### USEFUL APPROXIMATIONS FOR THE SOLAR POSITION

Some applications require a precise knowledge of the Sun's position, accurate to better than one minute of arc. A solar optical telescope that has to find and track the sun automatically is one example of such an application. However, other applications may need to know the solar position only to within a degree or two. These include most solar power systems (photovoltaic cells), and ionospheric models. A useful low resolution approximation of the Sun's declination (δ), longitude (λs) and local hour angle (HA) is given by the formulae:

δo = 23.5 sin ( YD - 82 )o

λso = 15 ( 12 - UT )

HAo = λs - λo

where
YD is the day of the year (1 to 365)
UT is the Universal Time in hours ( 0 to 23.9 )
λo is the observer's longitude

From these quantities the zenith angle (χ), elevation angle (el) and azimuth (Az) of the Sun may be calculated:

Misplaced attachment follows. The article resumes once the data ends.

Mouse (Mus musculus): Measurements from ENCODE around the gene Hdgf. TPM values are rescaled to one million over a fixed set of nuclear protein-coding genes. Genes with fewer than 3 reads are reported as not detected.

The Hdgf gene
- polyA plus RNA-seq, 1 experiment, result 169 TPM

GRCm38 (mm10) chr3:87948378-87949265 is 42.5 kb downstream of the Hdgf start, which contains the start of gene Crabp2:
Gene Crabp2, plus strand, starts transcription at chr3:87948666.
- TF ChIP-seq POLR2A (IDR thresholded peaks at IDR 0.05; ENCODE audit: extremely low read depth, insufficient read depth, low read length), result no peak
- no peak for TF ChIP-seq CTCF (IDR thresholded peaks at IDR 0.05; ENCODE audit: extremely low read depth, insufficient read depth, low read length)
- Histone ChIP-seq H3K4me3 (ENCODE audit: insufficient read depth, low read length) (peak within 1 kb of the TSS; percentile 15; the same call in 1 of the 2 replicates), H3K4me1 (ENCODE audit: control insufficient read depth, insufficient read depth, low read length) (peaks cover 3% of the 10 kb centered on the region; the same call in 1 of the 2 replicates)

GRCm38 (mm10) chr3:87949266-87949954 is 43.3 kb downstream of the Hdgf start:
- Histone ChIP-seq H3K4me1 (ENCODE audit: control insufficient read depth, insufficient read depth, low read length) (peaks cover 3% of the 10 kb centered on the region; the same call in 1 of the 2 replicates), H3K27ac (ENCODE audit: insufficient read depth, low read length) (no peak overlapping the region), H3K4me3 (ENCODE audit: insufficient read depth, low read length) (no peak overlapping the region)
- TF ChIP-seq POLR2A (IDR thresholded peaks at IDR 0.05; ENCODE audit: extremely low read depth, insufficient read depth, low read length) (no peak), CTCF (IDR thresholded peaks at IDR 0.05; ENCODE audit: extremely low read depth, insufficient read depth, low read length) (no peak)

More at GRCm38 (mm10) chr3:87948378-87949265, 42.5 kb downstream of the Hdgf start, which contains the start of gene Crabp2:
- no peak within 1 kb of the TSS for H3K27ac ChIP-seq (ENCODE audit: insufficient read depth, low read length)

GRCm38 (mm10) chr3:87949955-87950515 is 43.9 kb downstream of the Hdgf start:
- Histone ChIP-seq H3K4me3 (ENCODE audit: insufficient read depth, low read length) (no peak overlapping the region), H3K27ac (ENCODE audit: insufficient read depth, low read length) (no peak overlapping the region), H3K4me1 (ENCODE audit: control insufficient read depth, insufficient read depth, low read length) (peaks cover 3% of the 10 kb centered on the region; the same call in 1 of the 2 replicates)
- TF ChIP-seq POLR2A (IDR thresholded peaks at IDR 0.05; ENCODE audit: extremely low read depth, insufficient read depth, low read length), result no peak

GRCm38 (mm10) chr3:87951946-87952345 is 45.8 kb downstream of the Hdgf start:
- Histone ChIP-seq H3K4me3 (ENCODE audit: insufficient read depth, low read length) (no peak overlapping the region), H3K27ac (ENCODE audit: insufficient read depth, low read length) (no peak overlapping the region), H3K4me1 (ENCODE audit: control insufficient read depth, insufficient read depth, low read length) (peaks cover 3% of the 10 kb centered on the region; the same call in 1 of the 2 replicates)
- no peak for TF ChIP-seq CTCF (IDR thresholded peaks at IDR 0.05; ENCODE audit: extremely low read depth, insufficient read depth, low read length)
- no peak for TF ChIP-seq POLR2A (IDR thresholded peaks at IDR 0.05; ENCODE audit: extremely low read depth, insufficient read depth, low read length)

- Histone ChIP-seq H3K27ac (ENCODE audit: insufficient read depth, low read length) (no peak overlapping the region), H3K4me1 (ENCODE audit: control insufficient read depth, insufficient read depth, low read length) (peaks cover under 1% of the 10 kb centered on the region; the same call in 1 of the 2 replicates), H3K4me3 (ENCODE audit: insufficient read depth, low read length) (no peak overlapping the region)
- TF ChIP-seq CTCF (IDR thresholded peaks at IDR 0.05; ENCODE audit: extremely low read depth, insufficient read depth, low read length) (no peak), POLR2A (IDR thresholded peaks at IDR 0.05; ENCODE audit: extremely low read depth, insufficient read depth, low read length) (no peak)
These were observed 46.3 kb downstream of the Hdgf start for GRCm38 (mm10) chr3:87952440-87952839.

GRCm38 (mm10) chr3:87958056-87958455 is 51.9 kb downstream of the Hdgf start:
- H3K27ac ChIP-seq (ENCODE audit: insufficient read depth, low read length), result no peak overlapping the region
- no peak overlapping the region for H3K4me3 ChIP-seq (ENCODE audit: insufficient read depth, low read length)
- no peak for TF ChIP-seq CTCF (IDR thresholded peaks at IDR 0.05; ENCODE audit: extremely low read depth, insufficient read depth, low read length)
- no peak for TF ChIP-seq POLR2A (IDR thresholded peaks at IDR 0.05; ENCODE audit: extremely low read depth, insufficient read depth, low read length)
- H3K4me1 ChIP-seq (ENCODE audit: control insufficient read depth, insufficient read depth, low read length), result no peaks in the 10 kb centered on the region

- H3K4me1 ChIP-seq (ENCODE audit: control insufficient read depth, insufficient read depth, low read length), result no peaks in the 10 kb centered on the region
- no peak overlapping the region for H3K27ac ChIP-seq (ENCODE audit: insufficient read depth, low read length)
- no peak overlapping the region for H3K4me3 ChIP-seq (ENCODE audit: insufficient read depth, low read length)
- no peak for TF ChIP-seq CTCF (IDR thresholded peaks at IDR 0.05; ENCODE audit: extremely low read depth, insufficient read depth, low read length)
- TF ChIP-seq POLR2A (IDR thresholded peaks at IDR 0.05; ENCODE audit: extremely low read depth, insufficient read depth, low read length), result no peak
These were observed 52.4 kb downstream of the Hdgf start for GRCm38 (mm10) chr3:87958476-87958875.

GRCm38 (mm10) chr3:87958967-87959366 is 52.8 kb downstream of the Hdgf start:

χ = cos-1 [ sin ( μo ) sin ( δ ) + cos ( μo ) cos ( δ ) cos ( HA ) ]
where
μo is the observer's latitude
Then:
elo = 90o - χ

Azo = cos-1 { [ sin ( δ ) - sin ( el ) sin ( μo ) ] / [ cos ( el ) cos ( μo ) ] }

where the azimuth angle needs to be adjusted to be in the same quadrant as the hour angle.

The errors from the above approximations are less than 2% in solar longitude and hour angle and less than 1% in solar declination. The conversions from equatorial coordinates (HA and δ) to horizon coordinates (azimuth and elevation) are exact. Australian Space Academy